It's impossible to find team-friendly contracts like these on the Yankee ledger because of the organization's rarely-strayed-from policy of letting its players go to free agency before negotiating long-term deals. Even when they pony up before it's too late, they do so only in a player's later arbitration years, which is why even their better deals, like the four-year, $52 million pact Brett Gardner will begin in 2015, are very close to market rate. With teams like KC and San Fran pinning down players for their prime seasons earlier and earlier, it's only going to get more difficult for big spenders to build through free agent classes that look paltrier with each passing year.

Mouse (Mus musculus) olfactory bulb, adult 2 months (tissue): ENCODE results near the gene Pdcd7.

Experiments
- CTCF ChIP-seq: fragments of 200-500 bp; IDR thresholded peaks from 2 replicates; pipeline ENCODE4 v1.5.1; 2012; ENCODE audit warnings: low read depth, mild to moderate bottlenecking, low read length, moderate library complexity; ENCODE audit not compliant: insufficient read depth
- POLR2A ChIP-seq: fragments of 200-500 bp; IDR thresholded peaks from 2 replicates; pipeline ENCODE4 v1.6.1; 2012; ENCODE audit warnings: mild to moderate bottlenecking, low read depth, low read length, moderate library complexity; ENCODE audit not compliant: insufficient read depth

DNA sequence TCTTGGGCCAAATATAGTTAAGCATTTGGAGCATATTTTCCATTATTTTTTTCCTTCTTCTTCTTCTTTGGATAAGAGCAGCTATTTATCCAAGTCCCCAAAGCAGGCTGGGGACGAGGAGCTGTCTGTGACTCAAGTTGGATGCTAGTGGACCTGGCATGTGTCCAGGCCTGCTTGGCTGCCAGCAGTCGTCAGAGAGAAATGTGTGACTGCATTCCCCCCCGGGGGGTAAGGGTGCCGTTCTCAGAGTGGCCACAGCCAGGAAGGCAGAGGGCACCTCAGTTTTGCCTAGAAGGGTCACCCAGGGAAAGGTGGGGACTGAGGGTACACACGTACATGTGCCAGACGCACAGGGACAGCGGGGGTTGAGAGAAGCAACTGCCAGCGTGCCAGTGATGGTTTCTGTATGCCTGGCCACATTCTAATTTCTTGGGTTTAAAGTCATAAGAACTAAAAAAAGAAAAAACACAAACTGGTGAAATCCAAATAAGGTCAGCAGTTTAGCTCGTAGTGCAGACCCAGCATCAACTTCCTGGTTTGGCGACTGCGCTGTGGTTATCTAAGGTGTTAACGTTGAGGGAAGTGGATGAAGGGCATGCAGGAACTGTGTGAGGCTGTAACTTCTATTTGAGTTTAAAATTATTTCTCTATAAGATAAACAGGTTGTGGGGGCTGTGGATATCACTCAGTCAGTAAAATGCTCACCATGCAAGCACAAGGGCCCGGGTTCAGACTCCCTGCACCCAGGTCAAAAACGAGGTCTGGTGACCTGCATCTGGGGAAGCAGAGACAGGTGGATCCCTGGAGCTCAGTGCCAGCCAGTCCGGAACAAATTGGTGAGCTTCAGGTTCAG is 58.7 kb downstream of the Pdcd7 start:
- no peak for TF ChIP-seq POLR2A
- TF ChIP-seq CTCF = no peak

One consequence this year's World Series might have on the rest of baseball is that it may heighten the value of dominant relief pitchers - at just the wrong time for the Yankees. Though it was Bumgarner's five-inning save in Game 7 that people will remember most, the Royals' bullpen's lights-out back end got plenty of attention throughout the postseason. Greg Holland, Wade Davis and Kelvin Herrera, who would be called Her-Dav-Ho if John Sterling worked in Kansas City, combined this year for an ERA of 1.28, a WHIP of 1.00 and a K-rate of 11.36 in over 200 innings of work. The Royals' troika, to use another Sterling term, contributed to the second best save-conversion rate in baseball at 82 percent. San Francisco's 'pen, while not as flashy, was also highly efficient, holding opposing hitters to a .217/.280/.334 line as a group. All of that seems to suggest that the Yankees should go all out to re-sign David Robertson, but it also could get rival GMs thinking that the top free agent closer just might be worth $14 or $15 million per year after all. The Yankees have done a good job cultivating relief pitching cheaply from within. They'll try to do the same next year with prospects like Jacob Lindgren, Tyler Webb and Nick Rumbelow, but losing Mariano Rivera and Robertson in back-to-back years won't be an easy pill to swallow.